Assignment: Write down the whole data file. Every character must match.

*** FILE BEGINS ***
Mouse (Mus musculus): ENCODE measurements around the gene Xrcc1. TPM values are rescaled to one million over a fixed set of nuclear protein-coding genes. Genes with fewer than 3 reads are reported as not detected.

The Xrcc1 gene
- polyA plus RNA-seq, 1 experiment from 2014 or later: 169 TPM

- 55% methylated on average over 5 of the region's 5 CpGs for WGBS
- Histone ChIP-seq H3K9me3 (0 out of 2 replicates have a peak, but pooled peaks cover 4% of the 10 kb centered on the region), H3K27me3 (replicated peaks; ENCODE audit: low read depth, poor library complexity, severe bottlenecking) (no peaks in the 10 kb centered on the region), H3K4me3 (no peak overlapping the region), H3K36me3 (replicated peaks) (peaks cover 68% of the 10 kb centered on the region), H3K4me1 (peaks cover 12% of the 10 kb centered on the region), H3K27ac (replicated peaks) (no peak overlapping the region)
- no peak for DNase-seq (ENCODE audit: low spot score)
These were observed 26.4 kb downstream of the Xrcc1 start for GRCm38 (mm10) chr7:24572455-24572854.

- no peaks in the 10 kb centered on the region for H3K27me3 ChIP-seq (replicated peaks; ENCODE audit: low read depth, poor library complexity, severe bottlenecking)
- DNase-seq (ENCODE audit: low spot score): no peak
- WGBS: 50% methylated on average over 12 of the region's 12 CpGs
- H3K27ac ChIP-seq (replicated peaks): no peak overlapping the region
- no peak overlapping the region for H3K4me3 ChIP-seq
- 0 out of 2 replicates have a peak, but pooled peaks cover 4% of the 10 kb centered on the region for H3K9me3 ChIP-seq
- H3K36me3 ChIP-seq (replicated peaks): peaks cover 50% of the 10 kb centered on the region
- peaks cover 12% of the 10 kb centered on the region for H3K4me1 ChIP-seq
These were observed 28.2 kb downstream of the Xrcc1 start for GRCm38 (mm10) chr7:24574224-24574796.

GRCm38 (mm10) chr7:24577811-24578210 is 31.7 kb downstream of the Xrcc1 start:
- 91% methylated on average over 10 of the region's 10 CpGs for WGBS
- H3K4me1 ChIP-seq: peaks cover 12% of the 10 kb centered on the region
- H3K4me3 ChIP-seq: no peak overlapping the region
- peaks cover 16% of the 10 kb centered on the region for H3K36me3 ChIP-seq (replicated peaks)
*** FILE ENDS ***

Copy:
Mouse (Mus musculus): ENCODE measurements around the gene Xrcc1. TPM values are rescaled to one million over a fixed set of nuclear protein-coding genes. Genes with fewer than 3 reads are reported as not detected.

The Xrcc1 gene
- polyA plus RNA-seq, 1 experiment from 2014 or later: 169 TPM

- 55% methylated on average over 5 of the region's 5 CpGs for WGBS
- Histone ChIP-seq H3K9me3 (0 out of 2 replicates have a peak, but pooled peaks cover 4% of the 10 kb centered on the region), H3K27me3 (replicated peaks; ENCODE audit: low read depth, poor library complexity, severe bottlenecking) (no peaks in the 10 kb centered on the region), H3K4me3 (no peak overlapping the region), H3K36me3 (replicated peaks) (peaks cover 68% of the 10 kb centered on the region), H3K4me1 (peaks cover 12% of the 10 kb centered on the region), H3K27ac (replicated peaks) (no peak overlapping the region)
- no peak for DNase-seq (ENCODE audit: low spot score)
These were observed 26.4 kb downstream of the Xrcc1 start for GRCm38 (mm10) chr7:24572455-24572854.

- no peaks in the 10 kb centered on the region for H3K27me3 ChIP-seq (replicated peaks; ENCODE audit: low read depth, poor library complexity, severe bottlenecking)
- DNase-seq (ENCODE audit: low spot score): no peak
- WGBS: 50% methylated on average over 12 of the region's 12 CpGs
- H3K27ac ChIP-seq (replicated peaks): no peak overlapping the region
- no peak overlapping the region for H3K4me3 ChIP-seq
- 0 out of 2 replicates have a peak, but pooled peaks cover 4% of the 10 kb centered on the region for H3K9me3 ChIP-seq
- H3K36me3 ChIP-seq (replicated peaks): peaks cover 50% of the 10 kb centered on the region
- peaks cover 12% of the 10 kb centered on the region for H3K4me1 ChIP-seq
These were observed 28.2 kb downstream of the Xrcc1 start for GRCm38 (mm10) chr7:24574224-24574796.

GRCm38 (mm10) chr7:24577811-24578210 is 31.7 kb downstream of the Xrcc1 start:
- 91% methylated on average over 10 of the region's 10 CpGs for WGBS
- H3K4me1 ChIP-seq: peaks cover 12% of the 10 kb centered on the region
- H3K4me3 ChIP-seq: no peak overlapping the region
- peaks cover 16% of the 10 kb centered on the region for H3K36me3 ChIP-seq (replicated peaks)